Florida Movie Theaters Allowed To Reopen Despite Climbing Coronavirus Cases

Florida is reopening its strip clubs, movie theaters and indoor theme parks as the state experiences a spike in newly confirmed coronavirus cases.

On June 16, Florida reported 2,783 newly confirmed cases of coronavirus, its highest ever daily toll of new cases since it began reporting them on March 14.

Nevertheless, the state began the second phase of its reopening on June 5, allowing bars, taverns and pubs to operate at 50 percent capacity in all but three counties: Miami-Dade, Broward and Palm Beach. Local officials in those three counties issued their own reopening timelines.

ONE Gentlemen's Club, The Body, and Booby Trap are three Miami-Dade area strip clubs that received the county's approval to resume operations after submitting re-opening plans for limiting potential COVID-19 transmissions among employees and customers.

While the plans include the use of masks by employees and installation of hand-sanitizer next to their ATMs, some will require masks and gloves by customers who wish to watch performances less than six feet away, including for lap dances, according to the Miami Herald.

Booby Trap will require temperature checks of anyone entering the building—including performers, customers and staff—and will turn away anyone with a temperature above 100.1.

The indoor movie theatres will operate at less than full capacity and maintain six feet of distance between patrons by placing empty seats between individuals, although groups of five or under from the same households will be allowed to sit together at some theatres.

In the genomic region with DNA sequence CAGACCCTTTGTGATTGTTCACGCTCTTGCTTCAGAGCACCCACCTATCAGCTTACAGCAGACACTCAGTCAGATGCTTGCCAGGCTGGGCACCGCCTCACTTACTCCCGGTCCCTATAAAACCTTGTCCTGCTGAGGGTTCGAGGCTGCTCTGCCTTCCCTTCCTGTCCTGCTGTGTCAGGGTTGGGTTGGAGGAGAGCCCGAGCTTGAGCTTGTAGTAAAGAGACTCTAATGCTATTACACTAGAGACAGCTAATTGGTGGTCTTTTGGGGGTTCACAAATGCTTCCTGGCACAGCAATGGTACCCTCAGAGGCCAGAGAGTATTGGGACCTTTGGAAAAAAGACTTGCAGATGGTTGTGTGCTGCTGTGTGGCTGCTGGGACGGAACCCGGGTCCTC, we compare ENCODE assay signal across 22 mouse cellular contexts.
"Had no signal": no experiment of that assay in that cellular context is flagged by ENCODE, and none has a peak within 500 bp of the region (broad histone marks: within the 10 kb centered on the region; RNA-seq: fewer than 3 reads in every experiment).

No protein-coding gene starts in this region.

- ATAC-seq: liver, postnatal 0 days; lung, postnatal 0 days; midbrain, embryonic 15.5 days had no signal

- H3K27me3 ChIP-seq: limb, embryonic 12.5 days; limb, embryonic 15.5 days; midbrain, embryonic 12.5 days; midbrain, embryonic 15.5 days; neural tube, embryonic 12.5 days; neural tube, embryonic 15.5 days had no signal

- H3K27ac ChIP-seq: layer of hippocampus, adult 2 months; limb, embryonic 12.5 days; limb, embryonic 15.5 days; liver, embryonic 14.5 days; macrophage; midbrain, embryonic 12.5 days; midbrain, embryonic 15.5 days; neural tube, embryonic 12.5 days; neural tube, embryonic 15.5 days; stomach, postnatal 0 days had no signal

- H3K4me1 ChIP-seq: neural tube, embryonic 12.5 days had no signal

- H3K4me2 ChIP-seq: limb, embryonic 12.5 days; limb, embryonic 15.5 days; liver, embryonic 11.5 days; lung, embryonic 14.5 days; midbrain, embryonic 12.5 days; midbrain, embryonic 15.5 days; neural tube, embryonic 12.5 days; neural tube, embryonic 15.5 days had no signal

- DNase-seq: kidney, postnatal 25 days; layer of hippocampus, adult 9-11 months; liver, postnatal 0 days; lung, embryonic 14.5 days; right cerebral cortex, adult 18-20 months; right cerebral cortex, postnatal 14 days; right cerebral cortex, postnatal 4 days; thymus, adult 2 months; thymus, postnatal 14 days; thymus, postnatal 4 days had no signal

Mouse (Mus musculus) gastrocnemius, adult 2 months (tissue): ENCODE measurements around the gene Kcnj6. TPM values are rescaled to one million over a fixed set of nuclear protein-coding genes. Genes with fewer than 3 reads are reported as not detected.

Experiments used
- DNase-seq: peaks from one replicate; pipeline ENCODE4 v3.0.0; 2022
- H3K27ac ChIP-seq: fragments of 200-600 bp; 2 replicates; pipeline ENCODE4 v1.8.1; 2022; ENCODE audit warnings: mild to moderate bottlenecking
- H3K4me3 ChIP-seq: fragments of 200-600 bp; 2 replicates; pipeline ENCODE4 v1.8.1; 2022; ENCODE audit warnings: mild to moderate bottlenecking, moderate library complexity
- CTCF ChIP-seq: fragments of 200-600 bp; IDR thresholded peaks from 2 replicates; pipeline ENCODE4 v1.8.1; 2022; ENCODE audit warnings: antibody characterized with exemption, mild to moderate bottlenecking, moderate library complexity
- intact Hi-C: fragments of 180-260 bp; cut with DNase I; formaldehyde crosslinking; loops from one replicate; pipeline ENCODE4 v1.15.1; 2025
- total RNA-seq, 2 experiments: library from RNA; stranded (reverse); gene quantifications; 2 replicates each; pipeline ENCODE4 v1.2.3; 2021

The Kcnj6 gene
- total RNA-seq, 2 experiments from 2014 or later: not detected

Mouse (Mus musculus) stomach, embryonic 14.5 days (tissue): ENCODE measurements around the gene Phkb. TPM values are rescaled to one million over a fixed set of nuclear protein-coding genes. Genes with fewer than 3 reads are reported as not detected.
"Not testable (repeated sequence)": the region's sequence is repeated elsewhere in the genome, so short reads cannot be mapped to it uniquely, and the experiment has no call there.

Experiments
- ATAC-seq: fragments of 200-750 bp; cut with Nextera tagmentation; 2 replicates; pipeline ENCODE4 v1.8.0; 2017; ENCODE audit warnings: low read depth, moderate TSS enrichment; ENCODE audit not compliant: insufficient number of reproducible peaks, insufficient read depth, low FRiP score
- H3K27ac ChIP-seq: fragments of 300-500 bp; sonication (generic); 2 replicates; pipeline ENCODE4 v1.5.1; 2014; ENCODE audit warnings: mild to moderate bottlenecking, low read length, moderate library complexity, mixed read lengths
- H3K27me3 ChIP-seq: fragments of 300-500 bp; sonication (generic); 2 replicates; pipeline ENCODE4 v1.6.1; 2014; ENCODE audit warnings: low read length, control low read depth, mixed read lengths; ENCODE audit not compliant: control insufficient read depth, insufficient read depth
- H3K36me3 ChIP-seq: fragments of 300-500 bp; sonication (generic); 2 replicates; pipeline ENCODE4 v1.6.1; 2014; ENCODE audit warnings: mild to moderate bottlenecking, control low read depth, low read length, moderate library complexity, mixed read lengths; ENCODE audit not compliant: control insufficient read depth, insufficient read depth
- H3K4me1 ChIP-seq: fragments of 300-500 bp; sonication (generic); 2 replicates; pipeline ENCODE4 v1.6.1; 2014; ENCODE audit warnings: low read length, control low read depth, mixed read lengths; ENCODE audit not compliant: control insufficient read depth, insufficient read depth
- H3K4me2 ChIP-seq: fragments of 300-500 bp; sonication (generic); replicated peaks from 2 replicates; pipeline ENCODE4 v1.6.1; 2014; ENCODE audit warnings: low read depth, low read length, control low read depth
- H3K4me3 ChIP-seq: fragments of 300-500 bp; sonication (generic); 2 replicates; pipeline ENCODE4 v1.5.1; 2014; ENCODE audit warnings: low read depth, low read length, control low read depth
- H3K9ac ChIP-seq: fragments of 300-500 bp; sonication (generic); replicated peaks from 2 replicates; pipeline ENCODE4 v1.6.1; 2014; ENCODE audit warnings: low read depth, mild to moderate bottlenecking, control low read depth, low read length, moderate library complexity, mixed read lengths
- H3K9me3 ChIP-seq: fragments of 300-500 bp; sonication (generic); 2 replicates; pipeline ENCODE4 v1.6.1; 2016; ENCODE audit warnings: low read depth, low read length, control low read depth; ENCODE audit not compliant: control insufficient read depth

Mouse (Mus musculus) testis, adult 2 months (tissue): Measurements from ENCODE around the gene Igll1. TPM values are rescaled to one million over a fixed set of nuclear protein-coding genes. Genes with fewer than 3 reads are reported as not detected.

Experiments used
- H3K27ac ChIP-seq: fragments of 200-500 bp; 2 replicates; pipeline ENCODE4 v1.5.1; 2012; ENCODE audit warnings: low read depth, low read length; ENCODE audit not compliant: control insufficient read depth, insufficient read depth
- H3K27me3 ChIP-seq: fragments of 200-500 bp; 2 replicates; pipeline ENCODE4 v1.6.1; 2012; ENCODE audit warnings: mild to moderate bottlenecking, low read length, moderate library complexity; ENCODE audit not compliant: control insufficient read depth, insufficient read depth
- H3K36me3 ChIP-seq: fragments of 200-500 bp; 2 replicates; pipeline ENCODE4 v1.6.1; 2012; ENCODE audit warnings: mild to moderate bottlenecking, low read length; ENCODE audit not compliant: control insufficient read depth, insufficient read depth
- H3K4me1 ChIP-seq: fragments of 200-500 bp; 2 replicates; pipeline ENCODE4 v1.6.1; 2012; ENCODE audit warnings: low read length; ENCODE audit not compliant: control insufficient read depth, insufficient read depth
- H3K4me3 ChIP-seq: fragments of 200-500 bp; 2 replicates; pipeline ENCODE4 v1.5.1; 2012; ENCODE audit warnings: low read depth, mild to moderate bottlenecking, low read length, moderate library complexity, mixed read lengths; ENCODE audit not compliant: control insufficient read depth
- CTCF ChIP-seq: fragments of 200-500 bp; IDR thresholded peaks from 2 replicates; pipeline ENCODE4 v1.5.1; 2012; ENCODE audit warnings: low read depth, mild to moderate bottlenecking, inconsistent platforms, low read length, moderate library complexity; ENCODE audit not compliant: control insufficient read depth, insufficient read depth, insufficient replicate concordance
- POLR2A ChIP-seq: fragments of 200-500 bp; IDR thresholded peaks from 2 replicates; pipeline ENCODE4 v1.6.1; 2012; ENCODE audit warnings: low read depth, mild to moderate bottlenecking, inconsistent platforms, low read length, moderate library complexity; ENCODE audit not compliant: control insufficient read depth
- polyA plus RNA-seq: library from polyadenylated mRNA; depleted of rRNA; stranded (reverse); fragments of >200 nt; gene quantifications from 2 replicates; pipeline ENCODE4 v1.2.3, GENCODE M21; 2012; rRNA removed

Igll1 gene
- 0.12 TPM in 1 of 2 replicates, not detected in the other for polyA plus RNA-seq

Patty Abril, Assistant Director of Communications for the Miami-Dade County Office of the Mayor told Newsweek that the Miami-Dade Police Department and the County's code enforcement officers have been monitoring thousands of businesses each week to ensure they're following reopening procedures. Business owners that don't comply could face a $500 fine, 180 days in jail, and a second-degree misdemeanor charge for failing to obey an emergency order.

Florida COVID-19 coronavirus
A cyclist passes a "Health Advisory" sign on March 18, 2020 in Miami Beach, Florida. Miami Beach city officials closed the area of the beach that is popular with college spring breakers and asked them to refrain from large gatherings where COVID-19 could spread. Cliff Hawkins/Getty

Florida's reopening plan requires all businesses whose employees have close-contact interactions with customers to use facemasks. Additionally, all businesses must provide easily accessible hand sanitizing or handwashing stations to customers and staff, check employees for COVID-19 symptoms, regularly disinfect any high-use areas and to seat customers six feet apart from one another while discouraging groups of 10 or more.

Mary Jo Trepka, an epidemiologist with Florida International University, told the Herald that the risk of contracting COVID-19 increases whenever someone is within six feet of another person for more than 15 minutes.

"People should be very cautious about going to places where there's other people, especially if they're gonna be within six feet of them and for a prolonged period of time," she said.

In early June, Republican Florida Governor Ron DeSantis attributed the state's rising case numbers to an increase in testing and reiterated his belief that state can continue to safely reopen in an effort to help its citizens and economy.

However, on Thursday, numerous Florida medical facilities have reported dwindling ICU bed availability, and several reported no availability whatsoever, according to the latest report from Florida's Agency for Health Care Administration (AHCA).

On Monday, a new U.S. death toll projection from the Institute for Health Metrics and Evaluation (IHME) at the University of Washington showed Florida is expected to be among the states worst hit by the ongoing coronavirus epidemic.